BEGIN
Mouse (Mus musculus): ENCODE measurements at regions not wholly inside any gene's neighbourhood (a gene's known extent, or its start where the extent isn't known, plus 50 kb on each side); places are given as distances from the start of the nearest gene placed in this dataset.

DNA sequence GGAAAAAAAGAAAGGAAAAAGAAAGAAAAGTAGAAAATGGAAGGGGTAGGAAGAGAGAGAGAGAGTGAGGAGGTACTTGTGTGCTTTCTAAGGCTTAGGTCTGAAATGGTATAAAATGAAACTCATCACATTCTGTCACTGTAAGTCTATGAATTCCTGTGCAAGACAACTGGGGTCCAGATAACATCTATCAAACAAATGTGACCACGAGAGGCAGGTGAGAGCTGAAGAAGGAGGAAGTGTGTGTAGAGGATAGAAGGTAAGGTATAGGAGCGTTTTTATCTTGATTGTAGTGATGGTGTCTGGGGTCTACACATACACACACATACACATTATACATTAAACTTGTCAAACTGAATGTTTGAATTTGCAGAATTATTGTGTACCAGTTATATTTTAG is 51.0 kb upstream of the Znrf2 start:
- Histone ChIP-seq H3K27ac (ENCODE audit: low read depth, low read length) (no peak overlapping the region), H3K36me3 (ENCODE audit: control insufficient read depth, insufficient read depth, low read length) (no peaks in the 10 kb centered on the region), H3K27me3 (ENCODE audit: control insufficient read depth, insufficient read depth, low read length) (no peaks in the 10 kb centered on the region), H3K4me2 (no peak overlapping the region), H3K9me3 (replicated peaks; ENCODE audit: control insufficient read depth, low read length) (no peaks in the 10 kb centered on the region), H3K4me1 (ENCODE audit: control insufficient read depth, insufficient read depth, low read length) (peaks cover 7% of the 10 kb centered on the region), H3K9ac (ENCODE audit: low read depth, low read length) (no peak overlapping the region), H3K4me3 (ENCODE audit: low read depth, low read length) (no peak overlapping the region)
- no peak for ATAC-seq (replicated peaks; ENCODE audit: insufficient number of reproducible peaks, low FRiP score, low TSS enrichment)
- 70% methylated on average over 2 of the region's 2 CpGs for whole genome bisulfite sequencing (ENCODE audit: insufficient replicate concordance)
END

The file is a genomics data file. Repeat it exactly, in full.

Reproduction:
Mouse (Mus musculus): ENCODE measurements at regions not wholly inside any gene's neighbourhood (a gene's known extent, or its start where the extent isn't known, plus 50 kb on each side); places are given as distances from the start of the nearest gene placed in this dataset.

DNA sequence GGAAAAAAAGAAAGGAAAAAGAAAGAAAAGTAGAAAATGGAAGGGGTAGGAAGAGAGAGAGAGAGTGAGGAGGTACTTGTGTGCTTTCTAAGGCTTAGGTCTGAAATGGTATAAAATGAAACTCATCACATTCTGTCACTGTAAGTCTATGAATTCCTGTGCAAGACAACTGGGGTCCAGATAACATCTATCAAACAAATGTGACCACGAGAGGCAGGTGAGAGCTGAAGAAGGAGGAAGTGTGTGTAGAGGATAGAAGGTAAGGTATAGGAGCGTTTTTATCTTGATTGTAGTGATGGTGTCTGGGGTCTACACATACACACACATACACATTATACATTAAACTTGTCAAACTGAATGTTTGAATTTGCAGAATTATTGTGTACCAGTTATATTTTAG is 51.0 kb upstream of the Znrf2 start:
- Histone ChIP-seq H3K27ac (ENCODE audit: low read depth, low read length) (no peak overlapping the region), H3K36me3 (ENCODE audit: control insufficient read depth, insufficient read depth, low read length) (no peaks in the 10 kb centered on the region), H3K27me3 (ENCODE audit: control insufficient read depth, insufficient read depth, low read length) (no peaks in the 10 kb centered on the region), H3K4me2 (no peak overlapping the region), H3K9me3 (replicated peaks; ENCODE audit: control insufficient read depth, low read length) (no peaks in the 10 kb centered on the region), H3K4me1 (ENCODE audit: control insufficient read depth, insufficient read depth, low read length) (peaks cover 7% of the 10 kb centered on the region), H3K9ac (ENCODE audit: low read depth, low read length) (no peak overlapping the region), H3K4me3 (ENCODE audit: low read depth, low read length) (no peak overlapping the region)
- no peak for ATAC-seq (replicated peaks; ENCODE audit: insufficient number of reproducible peaks, low FRiP score, low TSS enrichment)
- 70% methylated on average over 2 of the region's 2 CpGs for whole genome bisulfite sequencing (ENCODE audit: insufficient replicate concordance)